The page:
• I met many wonderfully creative people
  • I learned a skill which I’ll apply for the rest of my life
  • I can attest this method brings clarification and grace to my life
  • The grace happened in the room where personal writes were read aloud
  • The clarification occurs each time I write and apply the writing method, listen to each thought in my mind, write it down, question my thought when I feel the urge by asking myself, “What do I mean by…?” and then asking myself four questions at the end of each 25-minute write


Okay, now—you’re perhaps even more confused by this method of writing, but I assure you it works. I’m thrilled. I feel more grounded than ever before. I listen to my voice(s); I give them space and learn from myself what I need, want, think and truly care about.


Too often, our culture is chaotic with constant chatter on-line, at home, in the car, in our heads. It is such a balm to settle down, to slow down, to think clearly and to listen to my thoughts. Trying to describe the method is like trying to describe a “gut” feeling.


The main message I’d like to share is to try this technique. Buy the book or attend at least a weekend workshop, apply this practice to your creative life, and see what happens. It works wonders. Oh, and one more thing: I’d love to hear your feedback.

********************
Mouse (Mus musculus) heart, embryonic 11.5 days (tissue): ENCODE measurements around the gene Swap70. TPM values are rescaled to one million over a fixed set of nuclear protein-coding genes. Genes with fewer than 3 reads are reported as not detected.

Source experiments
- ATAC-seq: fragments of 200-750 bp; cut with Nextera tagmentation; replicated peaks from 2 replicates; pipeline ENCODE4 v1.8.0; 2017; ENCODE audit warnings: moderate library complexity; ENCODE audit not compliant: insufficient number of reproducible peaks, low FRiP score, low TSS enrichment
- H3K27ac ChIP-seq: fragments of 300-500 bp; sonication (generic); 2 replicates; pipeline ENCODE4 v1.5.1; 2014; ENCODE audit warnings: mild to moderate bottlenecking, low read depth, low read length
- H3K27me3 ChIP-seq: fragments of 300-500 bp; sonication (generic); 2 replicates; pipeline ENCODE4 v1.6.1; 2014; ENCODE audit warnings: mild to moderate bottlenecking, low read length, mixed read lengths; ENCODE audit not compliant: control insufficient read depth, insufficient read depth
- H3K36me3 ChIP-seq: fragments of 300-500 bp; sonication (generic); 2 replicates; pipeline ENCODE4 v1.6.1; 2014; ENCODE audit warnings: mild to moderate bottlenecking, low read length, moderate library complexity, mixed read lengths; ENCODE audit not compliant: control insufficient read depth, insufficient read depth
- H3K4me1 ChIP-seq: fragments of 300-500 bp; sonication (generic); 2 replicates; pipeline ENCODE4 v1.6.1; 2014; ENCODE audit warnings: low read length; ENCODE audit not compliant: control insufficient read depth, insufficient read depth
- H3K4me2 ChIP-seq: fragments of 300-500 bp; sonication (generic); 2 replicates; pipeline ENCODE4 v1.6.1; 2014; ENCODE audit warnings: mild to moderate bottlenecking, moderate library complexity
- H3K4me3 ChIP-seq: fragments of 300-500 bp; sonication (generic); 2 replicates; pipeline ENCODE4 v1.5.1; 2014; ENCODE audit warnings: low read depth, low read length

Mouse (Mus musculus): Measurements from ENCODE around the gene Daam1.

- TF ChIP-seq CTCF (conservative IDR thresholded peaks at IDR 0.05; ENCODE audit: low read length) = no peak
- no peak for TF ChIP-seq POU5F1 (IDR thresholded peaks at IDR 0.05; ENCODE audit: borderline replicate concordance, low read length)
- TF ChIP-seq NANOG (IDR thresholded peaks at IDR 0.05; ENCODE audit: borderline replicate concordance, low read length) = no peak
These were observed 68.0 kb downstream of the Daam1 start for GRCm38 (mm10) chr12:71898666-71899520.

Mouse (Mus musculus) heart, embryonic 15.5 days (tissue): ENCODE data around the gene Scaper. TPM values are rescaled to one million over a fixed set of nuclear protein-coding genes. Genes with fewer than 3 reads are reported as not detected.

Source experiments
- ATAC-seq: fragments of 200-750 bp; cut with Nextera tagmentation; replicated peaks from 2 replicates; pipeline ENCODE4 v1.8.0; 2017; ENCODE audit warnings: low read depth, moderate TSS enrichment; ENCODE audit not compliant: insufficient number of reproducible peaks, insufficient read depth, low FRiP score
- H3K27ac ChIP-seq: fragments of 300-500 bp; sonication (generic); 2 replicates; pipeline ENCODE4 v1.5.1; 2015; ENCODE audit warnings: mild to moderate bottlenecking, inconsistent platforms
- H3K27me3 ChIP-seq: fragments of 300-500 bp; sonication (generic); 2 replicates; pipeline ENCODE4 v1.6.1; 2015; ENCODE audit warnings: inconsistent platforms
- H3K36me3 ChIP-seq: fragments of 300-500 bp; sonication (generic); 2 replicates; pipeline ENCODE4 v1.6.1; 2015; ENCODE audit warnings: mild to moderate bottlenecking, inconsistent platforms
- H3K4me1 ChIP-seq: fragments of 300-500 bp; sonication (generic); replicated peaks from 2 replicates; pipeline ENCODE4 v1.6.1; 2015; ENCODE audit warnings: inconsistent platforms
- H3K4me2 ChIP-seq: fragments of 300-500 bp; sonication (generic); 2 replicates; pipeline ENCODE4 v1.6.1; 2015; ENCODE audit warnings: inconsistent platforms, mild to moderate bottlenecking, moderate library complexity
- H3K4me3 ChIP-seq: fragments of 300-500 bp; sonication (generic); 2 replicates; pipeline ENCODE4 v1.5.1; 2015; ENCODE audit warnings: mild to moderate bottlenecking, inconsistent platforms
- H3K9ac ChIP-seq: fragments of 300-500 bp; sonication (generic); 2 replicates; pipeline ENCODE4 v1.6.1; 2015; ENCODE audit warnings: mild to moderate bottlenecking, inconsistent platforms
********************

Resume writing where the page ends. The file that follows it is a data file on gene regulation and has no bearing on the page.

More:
Bobbie Dumas Panek is the author of Nature Walks: Zen Meditations, short observations written while walking two miles to work during the four seasons, published by FootHills Publishing 2010 and Just Another Day, a series of 48 stories about raising four kids on a dairy farm in the 1980’s, published with CreateSpace in 2015. Her poems, articles, and short stories are in numerous publications. Bobbie is Poetry Editor for the National League of American Pen Women. Please check her out at and find her on Facebook: Bobbie Dumas Panek, author.


OUR GUEST BLOGGING SERIES HAS NOW ENDED. We thank all Pen Women who submitted work for our Creative Inspirational Wisdom and It’s A Creative Business guest blogger series. We look forward to giving an update on the status of Creative Genius at Work, an anthology that will include posts from these two series, soon.

Poem of the Week: Magic Butterfly

Anne Ring
La Jolla Branch


Resting on a petal of the crimson oleander
Lemon-coloured fragile wings
Folded to the night,
Black antennae poised alert to warn of hidden danger
Yellow wings fan out once more
In the fading light.

Once a prisoner entombed you began your transformation
From the mud upon the earth
You rose to the sky;
Gliding through the universe resplendent in your beauty
Gossamer the wings so bright
Bearing you on high.

Gentler than the snowfall on some far-off hidden mountain
Ancient symbol of the soul
Are you here by chance?
Do you simply flutter through the days in careless rapture
Hovering above the flowers